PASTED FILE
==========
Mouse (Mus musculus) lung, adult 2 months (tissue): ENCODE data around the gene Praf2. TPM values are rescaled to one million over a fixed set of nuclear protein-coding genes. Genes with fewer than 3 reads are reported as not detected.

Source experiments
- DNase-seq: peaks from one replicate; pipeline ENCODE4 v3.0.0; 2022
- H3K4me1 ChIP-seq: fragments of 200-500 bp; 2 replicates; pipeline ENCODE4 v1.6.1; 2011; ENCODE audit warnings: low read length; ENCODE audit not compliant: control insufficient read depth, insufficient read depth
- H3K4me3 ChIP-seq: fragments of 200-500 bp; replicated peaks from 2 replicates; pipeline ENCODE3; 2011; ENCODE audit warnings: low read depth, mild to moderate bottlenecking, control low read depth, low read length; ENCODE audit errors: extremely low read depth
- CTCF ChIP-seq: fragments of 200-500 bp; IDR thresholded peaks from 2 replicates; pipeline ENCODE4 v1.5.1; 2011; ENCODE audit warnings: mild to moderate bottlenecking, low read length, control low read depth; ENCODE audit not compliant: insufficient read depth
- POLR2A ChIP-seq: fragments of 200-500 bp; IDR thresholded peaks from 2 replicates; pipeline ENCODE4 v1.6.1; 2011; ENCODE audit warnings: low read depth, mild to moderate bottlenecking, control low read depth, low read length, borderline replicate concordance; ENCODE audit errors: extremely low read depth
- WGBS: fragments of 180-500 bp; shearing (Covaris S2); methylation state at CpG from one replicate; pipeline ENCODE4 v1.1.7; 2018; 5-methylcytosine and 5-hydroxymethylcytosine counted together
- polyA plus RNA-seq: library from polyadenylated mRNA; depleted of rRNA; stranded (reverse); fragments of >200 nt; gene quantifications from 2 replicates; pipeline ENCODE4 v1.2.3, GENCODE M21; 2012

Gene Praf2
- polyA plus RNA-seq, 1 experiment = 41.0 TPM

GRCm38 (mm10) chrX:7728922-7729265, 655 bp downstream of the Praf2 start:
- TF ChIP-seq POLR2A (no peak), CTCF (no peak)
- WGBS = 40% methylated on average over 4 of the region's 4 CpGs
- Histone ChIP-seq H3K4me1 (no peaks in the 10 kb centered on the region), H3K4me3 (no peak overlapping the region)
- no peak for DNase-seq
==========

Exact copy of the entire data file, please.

Mouse (Mus musculus) lung, adult 2 months (tissue): ENCODE data around the gene Praf2. TPM values are rescaled to one million over a fixed set of nuclear protein-coding genes. Genes with fewer than 3 reads are reported as not detected.

Source experiments
- DNase-seq: peaks from one replicate; pipeline ENCODE4 v3.0.0; 2022
- H3K4me1 ChIP-seq: fragments of 200-500 bp; 2 replicates; pipeline ENCODE4 v1.6.1; 2011; ENCODE audit warnings: low read length; ENCODE audit not compliant: control insufficient read depth, insufficient read depth
- H3K4me3 ChIP-seq: fragments of 200-500 bp; replicated peaks from 2 replicates; pipeline ENCODE3; 2011; ENCODE audit warnings: low read depth, mild to moderate bottlenecking, control low read depth, low read length; ENCODE audit errors: extremely low read depth
- CTCF ChIP-seq: fragments of 200-500 bp; IDR thresholded peaks from 2 replicates; pipeline ENCODE4 v1.5.1; 2011; ENCODE audit warnings: mild to moderate bottlenecking, low read length, control low read depth; ENCODE audit not compliant: insufficient read depth
- POLR2A ChIP-seq: fragments of 200-500 bp; IDR thresholded peaks from 2 replicates; pipeline ENCODE4 v1.6.1; 2011; ENCODE audit warnings: low read depth, mild to moderate bottlenecking, control low read depth, low read length, borderline replicate concordance; ENCODE audit errors: extremely low read depth
- WGBS: fragments of 180-500 bp; shearing (Covaris S2); methylation state at CpG from one replicate; pipeline ENCODE4 v1.1.7; 2018; 5-methylcytosine and 5-hydroxymethylcytosine counted together
- polyA plus RNA-seq: library from polyadenylated mRNA; depleted of rRNA; stranded (reverse); fragments of >200 nt; gene quantifications from 2 replicates; pipeline ENCODE4 v1.2.3, GENCODE M21; 2012

Gene Praf2
- polyA plus RNA-seq, 1 experiment = 41.0 TPM

GRCm38 (mm10) chrX:7728922-7729265, 655 bp downstream of the Praf2 start:
- TF ChIP-seq POLR2A (no peak), CTCF (no peak)
- WGBS = 40% methylated on average over 4 of the region's 4 CpGs
- Histone ChIP-seq H3K4me1 (no peaks in the 10 kb centered on the region), H3K4me3 (no peak overlapping the region)
- no peak for DNase-seq